Conductor Laureate

About

Conductor Laureate

Sir David Willcocks

Sir David Willcocks

Sir David Willcocks CBE MC (1919-2015)
Conductor Laureate

Musical Director of The Bach Choir for 38 years, and Conductor Laureate from his retirement in 1998 to his death in 2015, Sir David Willcocks was not only responsible for taking the Choir to new levels of excellence during his time at the helm, but was also a very good friend to many of the Choir’s singing and associate members.

David Willcocks became Musical Director of The Bach Choir in 1960, after the then MD, Reginald Jacques, was forced to resign due to ill health. Jacques’ last performance with the Choir was the St Matthew Passion in the Royal Festival Hall, during which he suffered a slight heart attack. Although he was able to finish the concert, it was clear that he would be unable to continue as Musical Director and, on his recommendation, The Bach Choir approached David Willcocks who was, at that time, Director of Music at King’s College, Cambridge. He agreed to take the majority of rehearsals, and conduct the summer concert, a performance of Walton’s Belshazzar’s Feast and the Mozart Requiem. At the same time, the Choir drew up a shortlist of three candidates for the post of Musical Director and, on the strong recommendation of Adrian Boult, a previous Musical Director and at that time a Vice President, the position went to David Willcocks.

The Walton/Mozart concert was very well received by the critics, the Times describing it as ‘exhilarating’ and going on to say that David Willcocks ‘had every reason to be satisfied with his new choir, and the choir with its new conductor’. In his book The Bach Choir: The First Hundred Years the late Dr Basil Keen describes the impact of the new Musical Director:

‘Willcocks was soon pointing the Choir in new directions by programming Honnegger’s King David and Howells’ Hymnus Paradisi in his first season, and Delius’s Sea Drift, Janáček’s Glagolitic Mass, Walton’s Coronation Te Deum and Fricker’s Vision of Judgement in his second. A successful innovation was his decision to invite children on to the platform to sing carols with the Choir during the Family Carol Concert. A matter which was to have important repercussions was his disclosure to the committee in April 1961 that Benjamin Britten was writing a Requiem to be performed in Coventry Cathedral in 1962, and that he hoped that The Bach Choir might allowed to give the first London performance.’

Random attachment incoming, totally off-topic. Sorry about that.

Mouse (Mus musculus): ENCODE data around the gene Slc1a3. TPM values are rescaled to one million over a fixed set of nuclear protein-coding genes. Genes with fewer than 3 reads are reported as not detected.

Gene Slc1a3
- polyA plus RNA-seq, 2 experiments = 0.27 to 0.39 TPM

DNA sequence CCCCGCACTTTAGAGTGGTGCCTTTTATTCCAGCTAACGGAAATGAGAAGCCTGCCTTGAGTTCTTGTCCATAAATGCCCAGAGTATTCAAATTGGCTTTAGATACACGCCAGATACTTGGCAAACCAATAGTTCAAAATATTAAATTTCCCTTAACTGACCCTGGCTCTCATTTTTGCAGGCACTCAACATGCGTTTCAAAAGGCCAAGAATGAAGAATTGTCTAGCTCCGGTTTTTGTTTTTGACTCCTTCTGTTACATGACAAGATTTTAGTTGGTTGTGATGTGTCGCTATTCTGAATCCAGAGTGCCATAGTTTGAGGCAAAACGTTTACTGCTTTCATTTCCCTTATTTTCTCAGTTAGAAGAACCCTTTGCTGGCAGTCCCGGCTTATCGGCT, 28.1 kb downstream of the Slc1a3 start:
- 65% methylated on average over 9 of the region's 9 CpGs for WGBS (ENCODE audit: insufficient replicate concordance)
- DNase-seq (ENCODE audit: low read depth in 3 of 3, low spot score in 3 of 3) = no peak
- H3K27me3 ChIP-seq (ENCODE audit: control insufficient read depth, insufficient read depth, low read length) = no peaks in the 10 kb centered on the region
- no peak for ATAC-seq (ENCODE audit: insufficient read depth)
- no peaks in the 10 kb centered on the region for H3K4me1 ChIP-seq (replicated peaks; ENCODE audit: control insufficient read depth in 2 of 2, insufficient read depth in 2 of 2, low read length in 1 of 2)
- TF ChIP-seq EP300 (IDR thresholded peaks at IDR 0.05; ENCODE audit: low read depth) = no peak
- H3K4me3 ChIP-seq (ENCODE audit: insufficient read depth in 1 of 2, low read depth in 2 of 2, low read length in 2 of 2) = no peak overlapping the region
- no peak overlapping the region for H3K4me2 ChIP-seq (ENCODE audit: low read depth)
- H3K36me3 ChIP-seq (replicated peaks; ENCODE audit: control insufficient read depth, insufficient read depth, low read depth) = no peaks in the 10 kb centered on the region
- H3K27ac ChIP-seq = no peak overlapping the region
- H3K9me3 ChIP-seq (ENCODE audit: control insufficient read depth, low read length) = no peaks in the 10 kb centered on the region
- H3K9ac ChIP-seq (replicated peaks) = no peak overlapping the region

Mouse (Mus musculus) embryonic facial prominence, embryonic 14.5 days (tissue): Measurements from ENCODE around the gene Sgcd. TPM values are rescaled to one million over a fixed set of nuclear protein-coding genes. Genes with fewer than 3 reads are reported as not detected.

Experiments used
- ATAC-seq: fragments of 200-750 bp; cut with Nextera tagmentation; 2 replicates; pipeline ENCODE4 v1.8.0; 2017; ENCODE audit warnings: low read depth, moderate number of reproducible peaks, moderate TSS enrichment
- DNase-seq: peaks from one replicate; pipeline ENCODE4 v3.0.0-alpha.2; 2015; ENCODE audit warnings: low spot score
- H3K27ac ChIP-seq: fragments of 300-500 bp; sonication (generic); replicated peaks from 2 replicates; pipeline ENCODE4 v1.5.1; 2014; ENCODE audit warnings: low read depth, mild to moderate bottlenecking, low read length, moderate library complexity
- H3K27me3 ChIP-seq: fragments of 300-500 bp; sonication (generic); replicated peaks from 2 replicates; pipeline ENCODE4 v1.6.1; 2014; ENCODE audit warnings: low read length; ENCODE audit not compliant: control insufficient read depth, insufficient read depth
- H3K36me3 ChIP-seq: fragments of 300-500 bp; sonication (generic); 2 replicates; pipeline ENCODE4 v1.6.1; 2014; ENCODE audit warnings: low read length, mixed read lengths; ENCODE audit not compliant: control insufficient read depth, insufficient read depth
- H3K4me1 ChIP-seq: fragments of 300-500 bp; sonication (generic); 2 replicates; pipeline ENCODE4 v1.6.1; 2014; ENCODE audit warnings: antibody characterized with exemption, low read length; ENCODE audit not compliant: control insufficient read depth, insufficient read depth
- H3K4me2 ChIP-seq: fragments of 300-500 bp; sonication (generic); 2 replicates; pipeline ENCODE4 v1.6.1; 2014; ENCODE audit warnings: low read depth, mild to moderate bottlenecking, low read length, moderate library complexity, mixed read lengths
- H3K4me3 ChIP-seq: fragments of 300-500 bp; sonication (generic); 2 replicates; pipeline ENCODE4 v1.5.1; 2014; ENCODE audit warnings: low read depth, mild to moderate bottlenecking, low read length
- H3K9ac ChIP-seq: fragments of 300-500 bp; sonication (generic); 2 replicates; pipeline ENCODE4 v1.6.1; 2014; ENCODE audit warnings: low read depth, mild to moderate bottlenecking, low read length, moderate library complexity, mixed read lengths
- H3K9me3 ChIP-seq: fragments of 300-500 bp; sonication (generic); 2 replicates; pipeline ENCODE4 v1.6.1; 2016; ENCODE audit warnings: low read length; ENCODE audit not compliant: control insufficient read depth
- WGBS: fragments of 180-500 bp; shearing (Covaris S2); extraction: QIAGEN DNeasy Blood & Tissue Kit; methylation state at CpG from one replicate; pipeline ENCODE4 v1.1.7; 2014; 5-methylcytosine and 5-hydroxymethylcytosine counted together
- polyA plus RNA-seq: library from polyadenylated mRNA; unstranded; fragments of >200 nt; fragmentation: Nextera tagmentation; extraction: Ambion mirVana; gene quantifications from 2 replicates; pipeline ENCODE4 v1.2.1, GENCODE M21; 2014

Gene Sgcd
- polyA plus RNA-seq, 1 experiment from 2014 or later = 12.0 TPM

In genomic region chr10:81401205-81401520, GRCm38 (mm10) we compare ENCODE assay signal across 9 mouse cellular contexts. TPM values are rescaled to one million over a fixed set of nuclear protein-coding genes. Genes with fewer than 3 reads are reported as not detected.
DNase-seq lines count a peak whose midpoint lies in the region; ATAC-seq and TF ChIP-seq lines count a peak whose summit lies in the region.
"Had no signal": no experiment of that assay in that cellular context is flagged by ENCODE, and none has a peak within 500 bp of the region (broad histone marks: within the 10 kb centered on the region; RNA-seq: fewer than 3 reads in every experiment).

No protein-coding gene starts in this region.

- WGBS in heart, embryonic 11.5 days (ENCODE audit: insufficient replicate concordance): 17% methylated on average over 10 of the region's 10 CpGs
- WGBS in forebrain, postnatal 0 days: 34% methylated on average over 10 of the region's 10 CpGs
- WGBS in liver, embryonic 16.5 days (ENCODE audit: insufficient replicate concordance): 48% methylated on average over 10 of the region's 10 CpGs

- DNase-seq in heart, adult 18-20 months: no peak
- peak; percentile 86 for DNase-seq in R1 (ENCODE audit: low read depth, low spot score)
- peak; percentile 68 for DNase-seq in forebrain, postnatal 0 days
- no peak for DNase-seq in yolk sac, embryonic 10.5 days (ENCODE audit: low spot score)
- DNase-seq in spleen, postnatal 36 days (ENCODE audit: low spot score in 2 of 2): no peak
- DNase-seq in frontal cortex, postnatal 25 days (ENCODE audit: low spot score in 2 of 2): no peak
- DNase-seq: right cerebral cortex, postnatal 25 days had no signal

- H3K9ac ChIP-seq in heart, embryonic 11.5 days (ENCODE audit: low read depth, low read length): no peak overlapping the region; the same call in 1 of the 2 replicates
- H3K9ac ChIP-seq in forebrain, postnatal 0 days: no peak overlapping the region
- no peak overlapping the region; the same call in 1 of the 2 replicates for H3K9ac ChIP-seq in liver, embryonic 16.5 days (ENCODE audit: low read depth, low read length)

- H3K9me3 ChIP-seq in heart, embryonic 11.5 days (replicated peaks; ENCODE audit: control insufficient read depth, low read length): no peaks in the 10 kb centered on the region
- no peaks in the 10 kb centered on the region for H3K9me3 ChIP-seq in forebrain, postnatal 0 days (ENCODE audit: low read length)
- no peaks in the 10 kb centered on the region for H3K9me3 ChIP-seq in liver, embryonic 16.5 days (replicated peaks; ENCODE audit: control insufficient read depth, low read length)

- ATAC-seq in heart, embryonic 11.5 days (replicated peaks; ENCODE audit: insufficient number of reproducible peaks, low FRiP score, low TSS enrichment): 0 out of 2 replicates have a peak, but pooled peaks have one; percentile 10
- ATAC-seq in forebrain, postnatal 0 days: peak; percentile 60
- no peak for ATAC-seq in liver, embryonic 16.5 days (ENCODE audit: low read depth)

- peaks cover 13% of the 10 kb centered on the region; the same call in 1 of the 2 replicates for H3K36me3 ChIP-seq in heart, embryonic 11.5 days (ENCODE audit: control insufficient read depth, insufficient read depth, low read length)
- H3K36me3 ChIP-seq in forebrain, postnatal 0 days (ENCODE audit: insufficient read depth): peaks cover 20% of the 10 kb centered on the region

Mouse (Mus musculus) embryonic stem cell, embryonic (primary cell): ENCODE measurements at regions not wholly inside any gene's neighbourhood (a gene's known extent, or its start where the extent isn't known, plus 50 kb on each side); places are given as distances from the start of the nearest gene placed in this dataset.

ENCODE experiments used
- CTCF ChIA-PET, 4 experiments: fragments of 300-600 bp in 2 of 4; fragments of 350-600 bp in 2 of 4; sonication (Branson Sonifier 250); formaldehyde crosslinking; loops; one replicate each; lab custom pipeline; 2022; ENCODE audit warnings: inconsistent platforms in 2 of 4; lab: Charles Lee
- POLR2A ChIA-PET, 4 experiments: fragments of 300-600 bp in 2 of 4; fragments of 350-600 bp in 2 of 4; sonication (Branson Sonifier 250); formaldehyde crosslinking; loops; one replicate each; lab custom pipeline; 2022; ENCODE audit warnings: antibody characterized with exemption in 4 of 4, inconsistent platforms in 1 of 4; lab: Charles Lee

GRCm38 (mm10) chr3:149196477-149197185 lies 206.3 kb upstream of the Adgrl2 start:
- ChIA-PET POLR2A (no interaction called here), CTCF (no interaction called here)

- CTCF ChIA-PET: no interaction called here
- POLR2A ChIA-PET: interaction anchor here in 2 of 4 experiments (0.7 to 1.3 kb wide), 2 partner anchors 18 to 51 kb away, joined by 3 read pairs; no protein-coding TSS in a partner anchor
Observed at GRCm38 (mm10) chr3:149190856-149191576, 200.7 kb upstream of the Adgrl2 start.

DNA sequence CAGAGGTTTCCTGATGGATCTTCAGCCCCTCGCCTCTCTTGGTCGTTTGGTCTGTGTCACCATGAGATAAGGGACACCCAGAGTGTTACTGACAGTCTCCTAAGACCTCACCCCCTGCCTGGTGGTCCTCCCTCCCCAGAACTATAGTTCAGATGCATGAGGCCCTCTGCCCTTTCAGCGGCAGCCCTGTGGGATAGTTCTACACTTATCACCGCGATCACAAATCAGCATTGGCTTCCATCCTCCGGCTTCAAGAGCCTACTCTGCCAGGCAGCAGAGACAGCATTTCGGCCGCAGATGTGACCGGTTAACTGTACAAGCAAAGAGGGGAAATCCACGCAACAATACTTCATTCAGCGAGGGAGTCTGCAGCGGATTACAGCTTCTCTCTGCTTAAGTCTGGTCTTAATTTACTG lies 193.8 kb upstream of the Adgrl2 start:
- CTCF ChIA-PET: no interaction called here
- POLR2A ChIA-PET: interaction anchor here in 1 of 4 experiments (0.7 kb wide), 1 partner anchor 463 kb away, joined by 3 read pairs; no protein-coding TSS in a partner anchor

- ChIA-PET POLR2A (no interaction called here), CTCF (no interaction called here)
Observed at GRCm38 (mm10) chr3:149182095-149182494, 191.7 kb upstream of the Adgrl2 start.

This hope was not fulfilled, but The Bach Choir did sing on the first Decca recording, with Britten conducting; this went on to sell 200,000 copies in the first five months after its release and is still the seminal recording today. More recordings followed, including Howells’ Hymnus Paradisi, as well as backing vocals for Marianne Faithful and the Rolling Stones! Under David Willcocks, the Choir was now much busier, responding to invitations which sometimes involved singing under different conductors, undertaking special engagements and taking part in foreign tours, and its profile was considerably heightened as a result. In 1965 David Willcocks conducted the Choir in the premiere of Howells’ Stabat Mater which had been commissioned by Jacques and The Bach Choir nine years earlier, and other premieres at this time included Changes by Gordon Crosse.

More recordings followed, among them a new interpretation of the St Matthew Passion and an acclaimed version of Belshazzar’s Feast. To mark The Bach Choir’s centenary in 1976 David Willcocks conducted the Mass in B minor on April 26, the date of the first performance, and the Choir’s excellence was marked by the Prince of Wales becoming its President.

David Willcocks was also responsible for taking the Choir to new performance venues outside London. The Choir gave concerts in Cambridge – a strong link with King’s College continued even after David Willcocks resigned his post there in 1974 – as well as the West Country, Wales and Yorkshire, and toured abroad to the United States, Hong Kong, Australia and New Zealand, South Africa, Israel and to many countries in Europe. Some concerts were broadcast and televised, among them the Family Carols and the Mass in B minor.

David Willcocks’ musical contribution to The Bach Choir was immeasurable, but the Choir is also indebted to him for his knowledge of, and concern for, individual members. Many personal letters of kindness and sympathy were received by members experiencing personal problems or distress. It was no surprise that his final concerts, performances of the St Matthew Passion in the spring of 1998, attracted capacity audiences.

He will be greatly missed.